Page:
China should have called N. Korea to stop right after N.Korea's provocation by shelling to S. Korea first. It has been in the past, the North is always the one who started first. That is communist's mind. They always want war with force rather than peace by negotiation. Yet, Vietnamese people had paid a big price with millions of people died because of the communism doctrine expansion.

In Response

by: MistyDawn from: USA
April 06, 2014 11:33 PM
Yes. Albeit former communist countries... Russia, Germany, China (Communist)... to name a few.

In Response

by: meanbill from: USA
March 31, 2014 8:59 PM
Can you please name just one communist country that attacked any other country? --- AND do you deny that the US and the 27 other NATO countries didn't attack or invade Yugoslavia, Libya, Iraq, and Afghanistan, using NATO rules not authorized by the UN? --- CRAZY isn't it? .. How many innocent people are killed by the US and the 27 other NATO countries in the wars they caused, isn't it? --- And they're still being killed today, thanks to the US and NATO...

In Response

by: David from: canada
March 31, 2014 11:12 AM
Actually no, North can on many occasions argue the other side provoked it, in this case SK and US just held massive drill to practice invading a country like North Korea. In past US had drills many times closer to NK mainland than South Korea on "South Korea" islands that North Korea feels should be theirs because so much closer to their mainland, and they never agreed to be South Korea. If you can't understand perspective of your opponents then much bigger risk of nuclear war eventually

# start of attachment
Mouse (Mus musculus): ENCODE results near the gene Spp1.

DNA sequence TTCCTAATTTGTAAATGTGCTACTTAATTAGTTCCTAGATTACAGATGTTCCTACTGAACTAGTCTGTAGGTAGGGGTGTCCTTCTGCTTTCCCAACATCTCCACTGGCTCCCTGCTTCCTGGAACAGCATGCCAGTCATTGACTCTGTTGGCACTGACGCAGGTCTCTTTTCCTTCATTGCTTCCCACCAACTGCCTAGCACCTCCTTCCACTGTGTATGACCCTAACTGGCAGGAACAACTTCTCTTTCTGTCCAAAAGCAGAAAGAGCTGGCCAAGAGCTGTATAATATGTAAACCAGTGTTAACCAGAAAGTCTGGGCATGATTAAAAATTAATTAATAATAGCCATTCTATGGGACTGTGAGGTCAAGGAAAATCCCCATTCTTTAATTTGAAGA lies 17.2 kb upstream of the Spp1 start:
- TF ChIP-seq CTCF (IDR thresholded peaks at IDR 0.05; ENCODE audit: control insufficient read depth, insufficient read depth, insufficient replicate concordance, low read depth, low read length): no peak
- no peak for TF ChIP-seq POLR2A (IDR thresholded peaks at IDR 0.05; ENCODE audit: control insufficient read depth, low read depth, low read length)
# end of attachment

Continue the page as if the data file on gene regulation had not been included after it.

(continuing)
by: rpgivpgmr from: Virginia, USA
March 31, 2014 10:30 AM
Name is Sea of China, not Sea of USA.

Only confusion is that China seems to identify with a single Korean, Kim Jong-Un, the Supreme Leader of North Korea in their actions rather than whole Korean population, which originally came from China. China officials appear to forget the many to honor the one!?

In Response

by: meanbill from: USA
March 31, 2014 12:05 PM
BELIEVE IT .... China owes a never ending debt to the North Korean communists, that lost over 2 million men and women fighting for the Chinese communist army, against the Japanese and the US and European back Nationalist Chinese army... Mao's only son was killed fighting for North Korea in the Korean war.... AND the US had imposed the same sanctions and embargos through the UN on China till 1971, that they now have on North Korea now....Communist China wasn't even admitted to the UN till 1971, because the US had Taiwan representing the whole mainland of China.... The US promised China if they brokered a withdrawal (peace) plan with North Vietnam, they'd let them replace Taiwan in the UN....